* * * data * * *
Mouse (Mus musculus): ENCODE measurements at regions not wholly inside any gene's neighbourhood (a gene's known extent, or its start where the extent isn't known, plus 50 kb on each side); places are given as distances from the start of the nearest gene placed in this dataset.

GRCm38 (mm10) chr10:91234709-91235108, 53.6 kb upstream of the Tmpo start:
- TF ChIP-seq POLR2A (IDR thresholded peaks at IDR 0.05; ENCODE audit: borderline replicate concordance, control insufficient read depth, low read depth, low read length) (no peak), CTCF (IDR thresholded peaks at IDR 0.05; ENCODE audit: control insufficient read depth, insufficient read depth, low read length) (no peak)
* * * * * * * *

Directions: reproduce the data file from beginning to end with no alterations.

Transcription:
Mouse (Mus musculus): ENCODE measurements at regions not wholly inside any gene's neighbourhood (a gene's known extent, or its start where the extent isn't known, plus 50 kb on each side); places are given as distances from the start of the nearest gene placed in this dataset.

GRCm38 (mm10) chr10:91234709-91235108, 53.6 kb upstream of the Tmpo start:
- TF ChIP-seq POLR2A (IDR thresholded peaks at IDR 0.05; ENCODE audit: borderline replicate concordance, control insufficient read depth, low read depth, low read length) (no peak), CTCF (IDR thresholded peaks at IDR 0.05; ENCODE audit: control insufficient read depth, insufficient read depth, low read length) (no peak)